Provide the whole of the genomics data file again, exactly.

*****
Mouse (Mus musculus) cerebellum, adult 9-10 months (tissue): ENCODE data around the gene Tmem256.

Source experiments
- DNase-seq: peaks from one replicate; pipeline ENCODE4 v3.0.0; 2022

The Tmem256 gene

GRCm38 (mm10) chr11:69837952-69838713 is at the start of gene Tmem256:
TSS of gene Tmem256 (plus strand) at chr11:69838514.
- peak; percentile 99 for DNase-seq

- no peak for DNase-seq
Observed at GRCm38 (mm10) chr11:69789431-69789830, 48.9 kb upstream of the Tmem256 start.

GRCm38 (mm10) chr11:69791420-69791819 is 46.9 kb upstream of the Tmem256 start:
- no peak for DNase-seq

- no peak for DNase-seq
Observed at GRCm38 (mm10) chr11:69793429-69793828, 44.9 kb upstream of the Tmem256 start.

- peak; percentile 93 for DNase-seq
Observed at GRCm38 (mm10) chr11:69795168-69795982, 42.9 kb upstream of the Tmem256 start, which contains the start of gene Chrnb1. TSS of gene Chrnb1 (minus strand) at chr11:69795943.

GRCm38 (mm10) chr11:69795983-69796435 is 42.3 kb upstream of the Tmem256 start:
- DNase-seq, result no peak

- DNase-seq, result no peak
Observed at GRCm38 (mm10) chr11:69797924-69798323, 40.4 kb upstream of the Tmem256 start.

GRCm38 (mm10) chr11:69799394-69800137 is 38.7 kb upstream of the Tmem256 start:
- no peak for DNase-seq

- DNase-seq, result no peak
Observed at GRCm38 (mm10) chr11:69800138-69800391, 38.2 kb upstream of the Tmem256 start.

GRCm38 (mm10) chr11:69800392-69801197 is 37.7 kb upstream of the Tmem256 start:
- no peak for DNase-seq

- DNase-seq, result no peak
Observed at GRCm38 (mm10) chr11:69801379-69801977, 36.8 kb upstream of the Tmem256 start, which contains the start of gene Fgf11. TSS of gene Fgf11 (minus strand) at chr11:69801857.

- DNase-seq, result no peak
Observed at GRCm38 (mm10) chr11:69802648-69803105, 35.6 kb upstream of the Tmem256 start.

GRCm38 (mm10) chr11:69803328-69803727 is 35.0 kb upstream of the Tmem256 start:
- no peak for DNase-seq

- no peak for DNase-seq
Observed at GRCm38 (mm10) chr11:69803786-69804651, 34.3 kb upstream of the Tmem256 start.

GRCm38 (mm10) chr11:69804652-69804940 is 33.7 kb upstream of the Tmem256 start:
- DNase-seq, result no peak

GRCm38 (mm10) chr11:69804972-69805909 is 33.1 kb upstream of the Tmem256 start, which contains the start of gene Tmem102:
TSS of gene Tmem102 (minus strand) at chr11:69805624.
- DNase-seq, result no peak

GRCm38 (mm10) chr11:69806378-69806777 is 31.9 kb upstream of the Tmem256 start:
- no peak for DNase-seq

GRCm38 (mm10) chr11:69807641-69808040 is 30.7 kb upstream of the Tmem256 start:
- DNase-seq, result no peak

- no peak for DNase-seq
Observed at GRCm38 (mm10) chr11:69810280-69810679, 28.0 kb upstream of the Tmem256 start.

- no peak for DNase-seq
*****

Mouse (Mus musculus) cerebellum, adult 9-10 months (tissue): ENCODE data around the gene Tmem256.

Source experiments
- DNase-seq: peaks from one replicate; pipeline ENCODE4 v3.0.0; 2022

The Tmem256 gene

GRCm38 (mm10) chr11:69837952-69838713 is at the start of gene Tmem256:
TSS of gene Tmem256 (plus strand) at chr11:69838514.
- peak; percentile 99 for DNase-seq

- no peak for DNase-seq
Observed at GRCm38 (mm10) chr11:69789431-69789830, 48.9 kb upstream of the Tmem256 start.

GRCm38 (mm10) chr11:69791420-69791819 is 46.9 kb upstream of the Tmem256 start:
- no peak for DNase-seq

- no peak for DNase-seq
Observed at GRCm38 (mm10) chr11:69793429-69793828, 44.9 kb upstream of the Tmem256 start.

- peak; percentile 93 for DNase-seq
Observed at GRCm38 (mm10) chr11:69795168-69795982, 42.9 kb upstream of the Tmem256 start, which contains the start of gene Chrnb1. TSS of gene Chrnb1 (minus strand) at chr11:69795943.

GRCm38 (mm10) chr11:69795983-69796435 is 42.3 kb upstream of the Tmem256 start:
- DNase-seq, result no peak

- DNase-seq, result no peak
Observed at GRCm38 (mm10) chr11:69797924-69798323, 40.4 kb upstream of the Tmem256 start.

GRCm38 (mm10) chr11:69799394-69800137 is 38.7 kb upstream of the Tmem256 start:
- no peak for DNase-seq

- DNase-seq, result no peak
Observed at GRCm38 (mm10) chr11:69800138-69800391, 38.2 kb upstream of the Tmem256 start.

GRCm38 (mm10) chr11:69800392-69801197 is 37.7 kb upstream of the Tmem256 start:
- no peak for DNase-seq

- DNase-seq, result no peak
Observed at GRCm38 (mm10) chr11:69801379-69801977, 36.8 kb upstream of the Tmem256 start, which contains the start of gene Fgf11. TSS of gene Fgf11 (minus strand) at chr11:69801857.

- DNase-seq, result no peak
Observed at GRCm38 (mm10) chr11:69802648-69803105, 35.6 kb upstream of the Tmem256 start.

GRCm38 (mm10) chr11:69803328-69803727 is 35.0 kb upstream of the Tmem256 start:
- no peak for DNase-seq

- no peak for DNase-seq
Observed at GRCm38 (mm10) chr11:69803786-69804651, 34.3 kb upstream of the Tmem256 start.

GRCm38 (mm10) chr11:69804652-69804940 is 33.7 kb upstream of the Tmem256 start:
- DNase-seq, result no peak

GRCm38 (mm10) chr11:69804972-69805909 is 33.1 kb upstream of the Tmem256 start, which contains the start of gene Tmem102:
TSS of gene Tmem102 (minus strand) at chr11:69805624.
- DNase-seq, result no peak

GRCm38 (mm10) chr11:69806378-69806777 is 31.9 kb upstream of the Tmem256 start:
- no peak for DNase-seq

GRCm38 (mm10) chr11:69807641-69808040 is 30.7 kb upstream of the Tmem256 start:
- DNase-seq, result no peak

- no peak for DNase-seq
Observed at GRCm38 (mm10) chr11:69810280-69810679, 28.0 kb upstream of the Tmem256 start.

- no peak for DNase-seq